The Shifting Sands of Belief

I finished reading, Disruptive Witness: Speaking Truth in a Distracted Age, by Alan Nobel. He bounces many of his thoughts off of the Canadian philosopher Charles Taylor and does so with skill. He helped me organize my thinking about why this age is so difficult to awaken to the truths of the Gospel. The first half of Nobel’s book is excellent; however, his prescriptions for addressing the problems he defines, are less satisfying. Nonetheless, it was well worth the Kindle price! Here are some excerpts:

“I believe the convergence of two major trends in our own time calls for a new assessment of the barriers to faith. This assessment involves much more than how to overcome objections to faith, but also the extent to which the church in America has accommodated ideas and practices that make it difficult for us to bear witness. These two major trends are (1) the practice of continuous engagement in immediately gratifying activities that resist reflection and meditation, and (2) the growth of secularism, defined as a state in which theism is seen as one of many viable choices for human fullness and satisfaction, and in which the transcendent feels less and less plausible. One result of these trends is that, as evangelicals, when we speak of Christianity we cannot assume that our hearers understand the faith as anything other than another personal preference in an ocean of cultural preferences. In such a world, the work of witnessing and defending the faith must involve rethinking how we communicate. The electronic buzz of the twenty-first century combined with the proliferation of personal stories of meaning (what I call “micronarratives of justification,” as opposed to “metanarratives”) has helped create what we may call distracted, buffered selves. The Canadian philosopher Charles Taylor coined the term buffered self to refer to the way modern people imagine themselves to be insulated from forces outside their rational mind, particularly supernatural or transcendent forces.1 The buffered self is a particular result of living in the closed, physical universe (Taylor calls it the “immanent frame”), in which everything has a natural explanation. Nearly all contemporary Western people, including Christians, use this frame to interpret the world…

The modern person experiences a buffer between themselves and the world out there—including transcendent ideas and truths. The constant distraction of our culture shields us from the kind of deep, honest reflection needed to ask why we exist and what is true. The value of individual choice and the multiplication of micronarratives shield us from committing to a consistent and coherent worldview. This allows the modern person to debate religion and politics freely, without any anxiety about what is at stake—because very little is at stake…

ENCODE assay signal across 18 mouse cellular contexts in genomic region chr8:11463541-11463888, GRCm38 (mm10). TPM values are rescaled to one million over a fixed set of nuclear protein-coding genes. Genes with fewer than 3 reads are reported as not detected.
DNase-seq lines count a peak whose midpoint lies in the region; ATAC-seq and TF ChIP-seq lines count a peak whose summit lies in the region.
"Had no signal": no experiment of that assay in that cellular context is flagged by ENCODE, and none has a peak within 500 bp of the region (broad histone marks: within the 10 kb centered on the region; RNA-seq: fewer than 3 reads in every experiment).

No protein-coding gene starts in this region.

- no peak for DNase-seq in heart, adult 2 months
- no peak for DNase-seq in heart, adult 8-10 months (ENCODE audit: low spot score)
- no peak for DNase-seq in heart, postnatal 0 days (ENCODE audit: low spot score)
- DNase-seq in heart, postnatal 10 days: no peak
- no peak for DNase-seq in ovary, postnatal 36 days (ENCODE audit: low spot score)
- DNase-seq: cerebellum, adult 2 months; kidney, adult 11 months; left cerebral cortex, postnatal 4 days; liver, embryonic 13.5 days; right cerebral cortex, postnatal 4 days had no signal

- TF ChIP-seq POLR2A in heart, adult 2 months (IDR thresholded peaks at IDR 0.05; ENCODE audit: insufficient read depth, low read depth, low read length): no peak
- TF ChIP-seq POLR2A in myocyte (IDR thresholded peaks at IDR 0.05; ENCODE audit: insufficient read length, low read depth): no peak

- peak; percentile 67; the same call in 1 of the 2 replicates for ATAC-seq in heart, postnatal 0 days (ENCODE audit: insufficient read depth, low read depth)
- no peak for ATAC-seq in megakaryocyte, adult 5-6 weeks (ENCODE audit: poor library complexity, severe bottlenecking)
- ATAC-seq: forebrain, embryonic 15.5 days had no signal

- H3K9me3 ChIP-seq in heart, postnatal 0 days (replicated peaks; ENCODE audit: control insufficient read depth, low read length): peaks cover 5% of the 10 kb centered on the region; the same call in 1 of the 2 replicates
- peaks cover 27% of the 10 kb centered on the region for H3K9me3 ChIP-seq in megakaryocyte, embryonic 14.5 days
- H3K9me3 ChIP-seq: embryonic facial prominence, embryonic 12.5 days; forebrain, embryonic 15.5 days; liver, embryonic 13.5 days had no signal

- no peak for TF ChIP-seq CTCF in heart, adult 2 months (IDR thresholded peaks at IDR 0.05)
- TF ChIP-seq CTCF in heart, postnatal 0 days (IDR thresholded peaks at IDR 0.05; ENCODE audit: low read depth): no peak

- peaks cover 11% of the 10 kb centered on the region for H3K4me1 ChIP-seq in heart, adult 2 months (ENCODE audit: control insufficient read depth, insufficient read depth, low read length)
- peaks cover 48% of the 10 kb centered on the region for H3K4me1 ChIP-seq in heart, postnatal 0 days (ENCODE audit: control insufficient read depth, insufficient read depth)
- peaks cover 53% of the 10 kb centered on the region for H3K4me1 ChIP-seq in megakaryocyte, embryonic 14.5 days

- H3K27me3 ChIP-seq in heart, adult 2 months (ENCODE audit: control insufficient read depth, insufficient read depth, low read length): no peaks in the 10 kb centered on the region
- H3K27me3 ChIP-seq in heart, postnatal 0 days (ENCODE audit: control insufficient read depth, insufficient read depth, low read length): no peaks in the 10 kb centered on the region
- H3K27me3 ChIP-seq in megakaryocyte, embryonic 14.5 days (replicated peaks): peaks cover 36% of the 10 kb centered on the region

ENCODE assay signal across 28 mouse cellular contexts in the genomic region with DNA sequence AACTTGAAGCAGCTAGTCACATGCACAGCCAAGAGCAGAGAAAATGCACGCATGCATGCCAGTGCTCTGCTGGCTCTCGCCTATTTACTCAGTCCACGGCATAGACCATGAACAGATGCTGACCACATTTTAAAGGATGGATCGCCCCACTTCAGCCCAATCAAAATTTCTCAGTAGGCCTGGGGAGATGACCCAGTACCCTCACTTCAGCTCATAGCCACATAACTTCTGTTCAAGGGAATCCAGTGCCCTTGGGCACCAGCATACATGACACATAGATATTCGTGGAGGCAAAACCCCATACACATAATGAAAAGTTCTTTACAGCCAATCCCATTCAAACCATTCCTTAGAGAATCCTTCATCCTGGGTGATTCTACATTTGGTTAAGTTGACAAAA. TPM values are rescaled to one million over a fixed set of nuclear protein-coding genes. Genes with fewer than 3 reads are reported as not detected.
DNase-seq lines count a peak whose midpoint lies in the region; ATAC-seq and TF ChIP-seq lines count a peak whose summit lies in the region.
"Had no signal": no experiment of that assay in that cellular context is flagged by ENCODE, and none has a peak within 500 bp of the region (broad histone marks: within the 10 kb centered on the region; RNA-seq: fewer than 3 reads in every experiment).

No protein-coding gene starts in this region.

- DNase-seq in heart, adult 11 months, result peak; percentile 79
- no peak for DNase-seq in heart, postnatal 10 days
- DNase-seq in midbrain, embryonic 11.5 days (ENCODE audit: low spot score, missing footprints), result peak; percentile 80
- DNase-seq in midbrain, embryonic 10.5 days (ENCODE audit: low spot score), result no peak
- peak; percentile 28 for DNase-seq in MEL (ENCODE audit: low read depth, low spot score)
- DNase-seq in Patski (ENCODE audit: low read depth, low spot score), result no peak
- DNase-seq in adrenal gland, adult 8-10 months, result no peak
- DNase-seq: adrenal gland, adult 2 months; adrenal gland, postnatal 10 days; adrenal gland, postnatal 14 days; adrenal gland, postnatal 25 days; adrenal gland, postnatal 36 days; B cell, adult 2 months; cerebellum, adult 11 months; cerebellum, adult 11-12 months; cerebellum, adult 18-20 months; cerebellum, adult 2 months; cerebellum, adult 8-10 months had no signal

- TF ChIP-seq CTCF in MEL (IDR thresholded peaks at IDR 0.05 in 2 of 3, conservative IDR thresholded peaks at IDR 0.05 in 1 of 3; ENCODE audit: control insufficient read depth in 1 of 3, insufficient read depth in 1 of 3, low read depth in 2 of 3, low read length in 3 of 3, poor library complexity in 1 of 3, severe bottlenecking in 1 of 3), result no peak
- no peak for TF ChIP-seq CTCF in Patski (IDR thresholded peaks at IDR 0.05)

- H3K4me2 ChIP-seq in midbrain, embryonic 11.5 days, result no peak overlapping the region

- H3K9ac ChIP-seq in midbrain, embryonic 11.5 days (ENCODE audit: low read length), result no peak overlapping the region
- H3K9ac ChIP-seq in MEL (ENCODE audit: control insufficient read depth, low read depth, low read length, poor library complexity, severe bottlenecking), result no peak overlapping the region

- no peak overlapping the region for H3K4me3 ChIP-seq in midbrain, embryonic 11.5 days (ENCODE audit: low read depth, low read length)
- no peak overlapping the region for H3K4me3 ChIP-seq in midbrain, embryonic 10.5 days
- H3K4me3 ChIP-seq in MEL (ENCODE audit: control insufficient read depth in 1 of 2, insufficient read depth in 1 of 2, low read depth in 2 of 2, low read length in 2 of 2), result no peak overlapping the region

We are addicted to novelty, and as with most addictions, it takes a toll on our bodies: we become mentally fatigued, “scrambled,” as Levitin describes it. In this way, the modern mind is often not prepared to engage in dialogue about personally challenging ideas, particularly ones with deep implications. The fatigued mind would rather categorize a conversation about God as another superficial distraction, requiring little cognitive attention, than a serious conversation that ought to cost us, at least cognitively. The shape of our engagement with ideas forms how we interpret and categorize these ideas. Both the kind of technology we use and the way we use it can lead us to mislabel information…

A lifestyle of distraction will shape the way we interpret and respond to questions about basic beliefs—how we conceive of human worth, what transcendent hopes we have, what we believe about goodness and beauty. The distracted age has three major effects on our ability to communicate about matters of faith and ultimate meaning: (1) it is easier to ignore contradictions and flaws in our basic beliefs, (2) we are less likely to devote time to introspection, and (3) conversations about faith can be easily perceived as just another exercise in superficial identity formation…

The Christian faith requires a belief in a risen and living Savior, one who lived in this immanent world and transcended it both on the cross and in his ascension. But for our neighbors, the experience of modern life is something like what Peter described in 2 Peter 3:4: “They will say, ‘Where is the promise of his coming? For ever since the fathers fell asleep, all things are continuing as they were from the beginning of creation. ’” The world simply does not feel like a place where the supernatural intervenes. The cognitive barrier facing us is, How do we speak to people who feel that things are continuing as they have from the beginning? Who believe that the divine doesn’t interrupt our lives and there will be no second coming to interrupt this march of mechanical time. Our witness must work to disrupt the normative experience of life in a closed immanent frame.

How can we hold such a motley collection of perceptions and ideas together without great cognitive dissonance? To some extent, we can’t. And we don’t. Instead we continually jettison some ideas and adopt others, so there is rarely time for sustained, thorough reflection about what we believe to be true about the world. A shifting sand can never be measured for angle. To whatever extent that we hold these contrary beliefs without troubling dissonance, it is because we feel that there will always be dissonance. That ache in our stomach that we are wrong about something doesn’t really disappear, no matter what. Because even if we somehow found better, more consistent beliefs, we would always feel that external pressure to consider some other idea.

Noble, Alan. Disruptive Witness: Speaking Truth in a Distracted Age. InterVarsity Press. Kindle Edition.

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